What Can You Do About Illegal Mortgage Company Transactions?
The country's largest banks in February agreed to pay $25 billion to settle a suit led by U.S. Attorney General Eric Holder. The suit was for illegal foreclosure practices those banks used against thousands of homeowners in Florida and other states. The U.S. Comptroller of the Currency, which independently looked at the mortgage companies' practices, have found over 138,000 cases that might have flaws in the foreclosure process. Inaccurate or sloppy documents and, in some cases, a lack of documentation hasn't stopped some banks from instituting foreclosure proceedings when, legally speaking, they shouldn't have.
Some of the mortgage and banking institutions being reviewed are Bank of America, Citigroup, JP Morgan Chase, which you'll remember just lost $3 billion of its investors’ money through questionable investment practices, and Wells Fargo. Most of the banks have contacted their mortgage customers who are eligible to have their cases independently reviewed under the settlement agreement, but only about 3% of them have responded. If you have been or are now in foreclosure and get such a notice, respond. Take advantage of the review. You might save your home or at least a lot of money.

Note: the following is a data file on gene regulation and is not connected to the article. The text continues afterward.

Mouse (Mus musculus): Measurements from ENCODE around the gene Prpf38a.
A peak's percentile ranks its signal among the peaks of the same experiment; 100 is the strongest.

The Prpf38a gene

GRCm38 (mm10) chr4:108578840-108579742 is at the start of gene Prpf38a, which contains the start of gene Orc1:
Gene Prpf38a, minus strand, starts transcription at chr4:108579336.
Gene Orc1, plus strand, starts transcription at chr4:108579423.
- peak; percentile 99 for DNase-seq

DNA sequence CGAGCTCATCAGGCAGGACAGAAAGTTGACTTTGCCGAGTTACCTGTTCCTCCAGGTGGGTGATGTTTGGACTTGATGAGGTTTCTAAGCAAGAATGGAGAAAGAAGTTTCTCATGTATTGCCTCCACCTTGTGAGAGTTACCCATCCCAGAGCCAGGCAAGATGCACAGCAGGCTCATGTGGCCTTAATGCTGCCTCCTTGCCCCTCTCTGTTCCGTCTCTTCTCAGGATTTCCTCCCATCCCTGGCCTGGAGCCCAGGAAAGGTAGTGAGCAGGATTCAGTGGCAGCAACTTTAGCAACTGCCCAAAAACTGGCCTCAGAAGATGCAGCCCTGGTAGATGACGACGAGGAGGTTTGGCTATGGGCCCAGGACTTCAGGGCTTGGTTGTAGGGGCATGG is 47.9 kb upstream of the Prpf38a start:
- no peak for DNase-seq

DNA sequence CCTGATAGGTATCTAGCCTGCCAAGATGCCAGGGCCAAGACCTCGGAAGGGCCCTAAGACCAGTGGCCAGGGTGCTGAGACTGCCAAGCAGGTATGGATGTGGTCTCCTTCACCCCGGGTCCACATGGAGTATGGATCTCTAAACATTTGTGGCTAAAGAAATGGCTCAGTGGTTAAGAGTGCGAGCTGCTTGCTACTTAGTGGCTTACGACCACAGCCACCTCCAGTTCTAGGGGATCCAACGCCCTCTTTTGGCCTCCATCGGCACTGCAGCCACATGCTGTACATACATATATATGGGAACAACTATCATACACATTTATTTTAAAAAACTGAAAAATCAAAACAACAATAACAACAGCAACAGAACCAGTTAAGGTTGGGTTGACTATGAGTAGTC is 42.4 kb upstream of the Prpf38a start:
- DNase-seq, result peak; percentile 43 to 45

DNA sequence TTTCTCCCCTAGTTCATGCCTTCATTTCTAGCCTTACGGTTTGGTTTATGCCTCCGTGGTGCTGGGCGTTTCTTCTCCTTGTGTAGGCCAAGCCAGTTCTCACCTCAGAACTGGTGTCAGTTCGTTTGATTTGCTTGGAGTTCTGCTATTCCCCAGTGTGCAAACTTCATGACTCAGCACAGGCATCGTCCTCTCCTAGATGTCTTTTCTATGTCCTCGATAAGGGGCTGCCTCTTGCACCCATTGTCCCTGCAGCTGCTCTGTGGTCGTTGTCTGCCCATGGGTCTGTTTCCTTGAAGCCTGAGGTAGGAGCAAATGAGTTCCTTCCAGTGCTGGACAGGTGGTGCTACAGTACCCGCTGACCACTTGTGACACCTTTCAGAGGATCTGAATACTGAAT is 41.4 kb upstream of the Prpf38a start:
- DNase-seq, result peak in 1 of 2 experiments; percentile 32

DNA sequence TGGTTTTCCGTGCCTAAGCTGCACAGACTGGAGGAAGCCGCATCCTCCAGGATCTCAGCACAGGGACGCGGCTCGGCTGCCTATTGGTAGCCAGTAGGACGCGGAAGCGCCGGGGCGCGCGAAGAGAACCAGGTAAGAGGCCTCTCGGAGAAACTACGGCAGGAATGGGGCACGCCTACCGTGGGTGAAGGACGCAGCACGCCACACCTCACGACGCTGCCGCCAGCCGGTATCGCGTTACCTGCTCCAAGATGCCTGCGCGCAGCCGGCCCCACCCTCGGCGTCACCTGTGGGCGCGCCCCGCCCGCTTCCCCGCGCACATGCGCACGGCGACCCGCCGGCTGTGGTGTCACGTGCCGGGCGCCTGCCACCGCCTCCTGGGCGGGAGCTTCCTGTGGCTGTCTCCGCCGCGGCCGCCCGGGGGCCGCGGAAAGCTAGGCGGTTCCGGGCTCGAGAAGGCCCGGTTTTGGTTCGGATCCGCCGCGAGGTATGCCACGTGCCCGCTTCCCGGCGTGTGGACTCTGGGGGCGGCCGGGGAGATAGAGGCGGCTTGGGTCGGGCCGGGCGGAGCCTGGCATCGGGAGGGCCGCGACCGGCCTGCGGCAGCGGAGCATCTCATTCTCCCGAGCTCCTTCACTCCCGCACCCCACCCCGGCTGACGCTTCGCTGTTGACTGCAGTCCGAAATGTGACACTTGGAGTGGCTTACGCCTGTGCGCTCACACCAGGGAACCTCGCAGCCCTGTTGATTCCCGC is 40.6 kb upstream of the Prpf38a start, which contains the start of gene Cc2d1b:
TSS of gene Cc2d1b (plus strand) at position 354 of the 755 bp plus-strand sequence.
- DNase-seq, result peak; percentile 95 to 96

Other problems with mortgage companies have also occurred, costing homeowners in Florida millions of dollars. For example, if you bought property that had been foreclosed on from Federal National Mortgage Association, commonly called Fannie Mae, or from Federal Home Loan Mortgage Corporation, usually referred to as Freddie Mac, you are probably owed hundreds and maybe thousands of dollars today in fees they illegally collected from you when erroneous calculations were made.
Time is too short for me to discuss this, but remember their names, and check your deeds. If one of them sold property to you, call me, and our team at The Pittman Firm will calculate how much you are owed.